On Thursday, Secretary of Energy Steven Chu had the unenviable task of testifying before a House subcommittee about Solyndra and explaining why that company’s bankruptcy will cause the government to take a $500 million loss. The subcommittee’s response to Secretary Chu’s testimony was in large part predictably hostile, with some lawmakers demanding that he be fired. Several business writers, notably Kimberley Strassel in today’s Wall Street Journal, kept up the pressure, accusing the Secretary of being a “green Gordon Gekko”, taking huge risks in private companies with other people’s money.
Victory, as the saying goes, has a 100 fathers but defeat is an orphan. And so it fell to Secretary Chu to play the orphan on Thursday. The problem is that, though Solyndra as a company has failed, it is far from clear that the technology in which the Department of Energy invested by way of its loans has failed. The final verdict on the success of the DOE’s investment in solar energy technology, as well as its investments in advanced battery technology, is still out. But there are plenty of indications that the ultimate outcome may be more positive than many in the Congress and the media imagine.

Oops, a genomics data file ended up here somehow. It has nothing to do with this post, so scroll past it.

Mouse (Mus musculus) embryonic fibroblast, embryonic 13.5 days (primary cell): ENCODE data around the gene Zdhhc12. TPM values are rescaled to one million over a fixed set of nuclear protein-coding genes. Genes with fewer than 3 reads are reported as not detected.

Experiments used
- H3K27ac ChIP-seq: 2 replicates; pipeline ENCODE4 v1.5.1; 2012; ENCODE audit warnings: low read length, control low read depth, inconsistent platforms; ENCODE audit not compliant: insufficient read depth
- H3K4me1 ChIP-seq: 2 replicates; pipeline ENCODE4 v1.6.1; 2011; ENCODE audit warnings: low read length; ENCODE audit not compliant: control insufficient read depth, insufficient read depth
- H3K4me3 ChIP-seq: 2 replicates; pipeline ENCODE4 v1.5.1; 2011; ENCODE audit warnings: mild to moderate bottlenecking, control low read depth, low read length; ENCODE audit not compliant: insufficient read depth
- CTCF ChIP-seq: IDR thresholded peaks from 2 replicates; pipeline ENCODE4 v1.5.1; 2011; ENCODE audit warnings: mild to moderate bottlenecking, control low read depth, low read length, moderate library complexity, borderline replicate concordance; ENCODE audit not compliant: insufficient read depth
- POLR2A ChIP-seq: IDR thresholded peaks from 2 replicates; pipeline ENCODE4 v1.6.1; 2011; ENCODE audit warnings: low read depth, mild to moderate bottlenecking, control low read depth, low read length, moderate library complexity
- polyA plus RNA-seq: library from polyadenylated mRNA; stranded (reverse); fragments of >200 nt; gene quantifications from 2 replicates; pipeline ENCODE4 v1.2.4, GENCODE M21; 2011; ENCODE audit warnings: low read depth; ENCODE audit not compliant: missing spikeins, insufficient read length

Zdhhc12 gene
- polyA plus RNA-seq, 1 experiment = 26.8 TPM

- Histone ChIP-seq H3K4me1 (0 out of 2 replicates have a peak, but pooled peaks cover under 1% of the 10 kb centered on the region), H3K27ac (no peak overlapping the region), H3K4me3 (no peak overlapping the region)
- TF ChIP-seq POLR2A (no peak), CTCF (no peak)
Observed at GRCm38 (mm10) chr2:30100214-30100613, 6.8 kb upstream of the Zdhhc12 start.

Properly understood the DOE’s loans and grants are investments in technology, not in individual companies. Individual companies may come and go. Ownership of the financed technologies may change. Whether the stockholders of Solyndra make a return on their investment or are wiped out in a bankruptcy matters little to the DOE or to U.S. taxpayers. What is important is that the technology that was financed continues to develop, that the domestic know-how with respect to that technology continues to build, and that a market for the technology begins to develop. Those are the measures of success for a government technology investment, not the success or failure of a private business that happened at one time to own the technology.
By the measures of success that should matter, it is far from clear that the investments made by the DOE in Solyndra and in hundreds of other technology projects over the past three years have failed. Notwithstanding the bankruptcy of Solyndra, the efficiency of solar cells continue to rise, their costs continue to fall, and new technologies keep entering the marketplace to fight for a piece of a market that barely existed three years ago. The same is true in advanced batteries.
The bottom line is that the DOE appears to be winning most of its technology bets, not losing them. Gordon Gekko might see things differently, but the country should not.